Many a high street brand offers similar braless smoothing shapewear dresses, as they tend to call them, but the issue I have with those every single time is that they just don’t stay put. Despite my rather sizeable backside and that tacky little silicone band they stitch to the inner hem, every time I wear one the skirt works its way up my thighs, over my butt, and gathers around my stomach. This not only produces an unsightly bump at my waistline that renders the wearing of the smoothing dress completely useless, but also, I’m sorry, it hurts. If I’m at dinner and halfway through a plate of pasta, I do not want a foot’s worth of firm control fabric rolling up to dig into my stomach. No thank you. Thanks to the sturdy stocking clips on this corselette, that doesn’t happen and my stockings stay straight and in place. If you don’t have the same riding-up skirt issue that I do, though, you’ll be pleased to hear that the suspender clips are detachable, adding another touch of versatility to this piece.
What I love most about these two pieces is that aforementioned versatility, which they both offer. With the Corselette it’s obvious that you can add whatever bra you wish underneath it to best suit your undergarment needs per outfit, but you can also layer other shapewear to get your desired vintage shape. It’s easy to add a corset over or under it for extra waist cinching, as pictured below. The additional bonus to wearing this corselette over your corset is that it allows the corselette to help smooth out your corset lines and flatten your corset laces in back. Alternatively, you can wear a basque underneath it for combined bust support and waist shaping.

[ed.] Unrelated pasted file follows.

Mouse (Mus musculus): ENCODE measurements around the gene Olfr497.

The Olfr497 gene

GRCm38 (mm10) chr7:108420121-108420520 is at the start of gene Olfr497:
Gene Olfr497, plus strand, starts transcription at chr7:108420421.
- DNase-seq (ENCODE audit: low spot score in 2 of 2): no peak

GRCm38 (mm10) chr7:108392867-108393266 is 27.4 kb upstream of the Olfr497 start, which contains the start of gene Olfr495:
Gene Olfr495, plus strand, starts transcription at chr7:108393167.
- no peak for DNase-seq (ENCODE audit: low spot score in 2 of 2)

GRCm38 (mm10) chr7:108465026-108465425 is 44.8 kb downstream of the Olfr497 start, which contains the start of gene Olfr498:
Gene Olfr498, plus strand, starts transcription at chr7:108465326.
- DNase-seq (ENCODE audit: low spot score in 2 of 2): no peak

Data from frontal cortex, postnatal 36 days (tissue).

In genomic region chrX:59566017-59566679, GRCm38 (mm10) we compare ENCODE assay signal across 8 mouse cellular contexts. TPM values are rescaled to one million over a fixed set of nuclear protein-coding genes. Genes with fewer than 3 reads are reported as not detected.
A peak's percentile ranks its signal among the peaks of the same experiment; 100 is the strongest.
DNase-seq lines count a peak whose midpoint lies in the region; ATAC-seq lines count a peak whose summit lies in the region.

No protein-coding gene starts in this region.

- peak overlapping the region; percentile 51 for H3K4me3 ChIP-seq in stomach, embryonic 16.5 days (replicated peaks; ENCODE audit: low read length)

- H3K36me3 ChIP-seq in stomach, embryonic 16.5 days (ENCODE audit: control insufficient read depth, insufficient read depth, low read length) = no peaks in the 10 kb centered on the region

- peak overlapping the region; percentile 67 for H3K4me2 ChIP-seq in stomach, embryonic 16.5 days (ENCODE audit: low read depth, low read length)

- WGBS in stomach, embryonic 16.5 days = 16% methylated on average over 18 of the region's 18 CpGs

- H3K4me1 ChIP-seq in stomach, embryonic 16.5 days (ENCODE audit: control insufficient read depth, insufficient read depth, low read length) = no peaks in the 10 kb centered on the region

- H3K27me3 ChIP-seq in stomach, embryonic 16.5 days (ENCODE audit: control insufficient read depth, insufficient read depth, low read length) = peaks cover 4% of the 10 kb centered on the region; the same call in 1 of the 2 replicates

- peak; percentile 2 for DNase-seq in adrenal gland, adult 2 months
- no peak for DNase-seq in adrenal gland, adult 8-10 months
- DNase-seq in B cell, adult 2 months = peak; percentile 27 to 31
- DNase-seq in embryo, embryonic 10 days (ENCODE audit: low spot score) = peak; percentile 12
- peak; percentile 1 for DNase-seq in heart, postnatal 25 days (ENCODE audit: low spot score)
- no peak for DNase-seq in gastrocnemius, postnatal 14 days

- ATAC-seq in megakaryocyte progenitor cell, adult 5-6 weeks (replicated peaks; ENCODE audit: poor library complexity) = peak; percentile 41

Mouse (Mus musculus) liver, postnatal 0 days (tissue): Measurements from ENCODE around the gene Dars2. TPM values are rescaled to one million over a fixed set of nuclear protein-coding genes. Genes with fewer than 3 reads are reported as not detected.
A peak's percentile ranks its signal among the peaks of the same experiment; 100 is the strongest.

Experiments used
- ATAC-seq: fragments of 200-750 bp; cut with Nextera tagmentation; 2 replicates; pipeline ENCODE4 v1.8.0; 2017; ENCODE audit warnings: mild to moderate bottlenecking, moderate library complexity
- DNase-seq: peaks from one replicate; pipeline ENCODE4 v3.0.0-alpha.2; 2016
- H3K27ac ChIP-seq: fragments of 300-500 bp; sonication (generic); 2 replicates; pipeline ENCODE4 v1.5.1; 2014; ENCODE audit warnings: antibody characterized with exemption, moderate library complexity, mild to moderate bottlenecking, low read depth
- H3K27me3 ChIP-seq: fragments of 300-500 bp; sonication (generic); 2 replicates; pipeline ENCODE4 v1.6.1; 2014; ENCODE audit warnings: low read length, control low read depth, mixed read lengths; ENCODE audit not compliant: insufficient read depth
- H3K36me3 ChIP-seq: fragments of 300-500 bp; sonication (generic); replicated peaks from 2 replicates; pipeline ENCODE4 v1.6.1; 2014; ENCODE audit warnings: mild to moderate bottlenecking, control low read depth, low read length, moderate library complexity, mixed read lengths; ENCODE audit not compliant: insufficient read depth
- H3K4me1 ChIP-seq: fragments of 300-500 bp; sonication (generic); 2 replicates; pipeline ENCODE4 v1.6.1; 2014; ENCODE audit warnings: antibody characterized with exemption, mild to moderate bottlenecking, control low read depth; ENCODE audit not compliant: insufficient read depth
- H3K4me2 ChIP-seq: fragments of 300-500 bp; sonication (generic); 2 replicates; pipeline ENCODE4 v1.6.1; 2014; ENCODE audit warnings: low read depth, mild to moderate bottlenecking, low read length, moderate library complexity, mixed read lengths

And in terms of the bra, while the vintage shape it offers in the bust is gentle, you can help it along a little further if you want to by adding in bullet shaped bust pads, as I have done below, for a slightly more pronounced shape.
I can see why ladies who bought the cheaper items from House of Satin before would be disappointed that their new lines are more costly, because I understand that if something is out of your budget then it’s simply out of your budget. But honestly, as someone who bought some House of Satin pieces before the revamp and can compare them to this new range, the increase in quality and fit is not only notable but tremendous. I can absolutely see why House of Satin were so determined to revive their brand and produce the items of quality that they knew they were capable of producing. They have succeeded, now producing vintage-inspired garments that are as well-fitted and well-made as they are beautiful, something that has never been in doubt. I am truly inspired by their passion and tenacity, and I hope their hard work and care for their company pays off. I know I, at the very least, will be adding to my collection in future, surely with the Foundation Lace Waist Cincher…Oh, and probably the Foundation Lace Sheer Longline bra and suspender belt…oh, oh, and the Tea Rose Bridget bra, my goodness. Ah. Perhaps this has started something dangerous. Oh my.
The Black Foundation Lace Classic Bra is available in sizes 32A to 42F and costs £30 also available in white and nude. The Black Foundation Lace Braless Corsolette is available in sizes 6-18 and costs £47.50, also available in white and nude. House of Satin ship tracked internationally and are releasing new styles each week, so if you follow them on their social media platforms (Instagram, Facebook, Twitter) you’ll be sure to know what new pretties are on offer.
Both House of Satin pieces featured above were sent to me courtesy of House of Satin so I could provide an honest review in context of their relaunched ranges.